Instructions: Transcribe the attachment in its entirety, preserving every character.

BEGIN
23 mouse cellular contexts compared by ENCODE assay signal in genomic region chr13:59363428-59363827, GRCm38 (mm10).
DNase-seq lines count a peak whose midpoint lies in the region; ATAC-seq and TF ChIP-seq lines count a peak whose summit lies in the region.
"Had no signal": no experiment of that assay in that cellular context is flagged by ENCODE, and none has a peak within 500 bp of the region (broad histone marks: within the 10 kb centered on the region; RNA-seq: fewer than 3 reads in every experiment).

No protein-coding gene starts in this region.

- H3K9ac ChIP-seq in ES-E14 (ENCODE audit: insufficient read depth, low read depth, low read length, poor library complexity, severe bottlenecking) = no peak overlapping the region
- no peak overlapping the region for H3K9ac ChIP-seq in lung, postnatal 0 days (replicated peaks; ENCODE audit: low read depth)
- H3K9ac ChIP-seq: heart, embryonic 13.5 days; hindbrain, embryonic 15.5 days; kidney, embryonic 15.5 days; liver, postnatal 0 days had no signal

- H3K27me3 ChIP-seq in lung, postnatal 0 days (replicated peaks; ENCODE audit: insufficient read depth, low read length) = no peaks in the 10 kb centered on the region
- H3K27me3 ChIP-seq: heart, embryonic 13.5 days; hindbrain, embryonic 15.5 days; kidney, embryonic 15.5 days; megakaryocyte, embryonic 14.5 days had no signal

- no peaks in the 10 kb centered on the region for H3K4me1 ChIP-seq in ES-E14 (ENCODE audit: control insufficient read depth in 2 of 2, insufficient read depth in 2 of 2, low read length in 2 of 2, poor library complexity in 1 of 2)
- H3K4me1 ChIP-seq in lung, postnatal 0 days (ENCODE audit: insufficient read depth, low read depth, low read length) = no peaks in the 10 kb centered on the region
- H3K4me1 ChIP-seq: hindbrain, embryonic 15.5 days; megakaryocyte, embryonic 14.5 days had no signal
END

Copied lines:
23 mouse cellular contexts compared by ENCODE assay signal in genomic region chr13:59363428-59363827, GRCm38 (mm10).
DNase-seq lines count a peak whose midpoint lies in the region; ATAC-seq and TF ChIP-seq lines count a peak whose summit lies in the region.
"Had no signal": no experiment of that assay in that cellular context is flagged by ENCODE, and none has a peak within 500 bp of the region (broad histone marks: within the 10 kb centered on the region; RNA-seq: fewer than 3 reads in every experiment).

No protein-coding gene starts in this region.

- H3K9ac ChIP-seq in ES-E14 (ENCODE audit: insufficient read depth, low read depth, low read length, poor library complexity, severe bottlenecking) = no peak overlapping the region
- no peak overlapping the region for H3K9ac ChIP-seq in lung, postnatal 0 days (replicated peaks; ENCODE audit: low read depth)
- H3K9ac ChIP-seq: heart, embryonic 13.5 days; hindbrain, embryonic 15.5 days; kidney, embryonic 15.5 days; liver, postnatal 0 days had no signal

- H3K27me3 ChIP-seq in lung, postnatal 0 days (replicated peaks; ENCODE audit: insufficient read depth, low read length) = no peaks in the 10 kb centered on the region
- H3K27me3 ChIP-seq: heart, embryonic 13.5 days; hindbrain, embryonic 15.5 days; kidney, embryonic 15.5 days; megakaryocyte, embryonic 14.5 days had no signal

- no peaks in the 10 kb centered on the region for H3K4me1 ChIP-seq in ES-E14 (ENCODE audit: control insufficient read depth in 2 of 2, insufficient read depth in 2 of 2, low read length in 2 of 2, poor library complexity in 1 of 2)
- H3K4me1 ChIP-seq in lung, postnatal 0 days (ENCODE audit: insufficient read depth, low read depth, low read length) = no peaks in the 10 kb centered on the region
- H3K4me1 ChIP-seq: hindbrain, embryonic 15.5 days; megakaryocyte, embryonic 14.5 days had no signal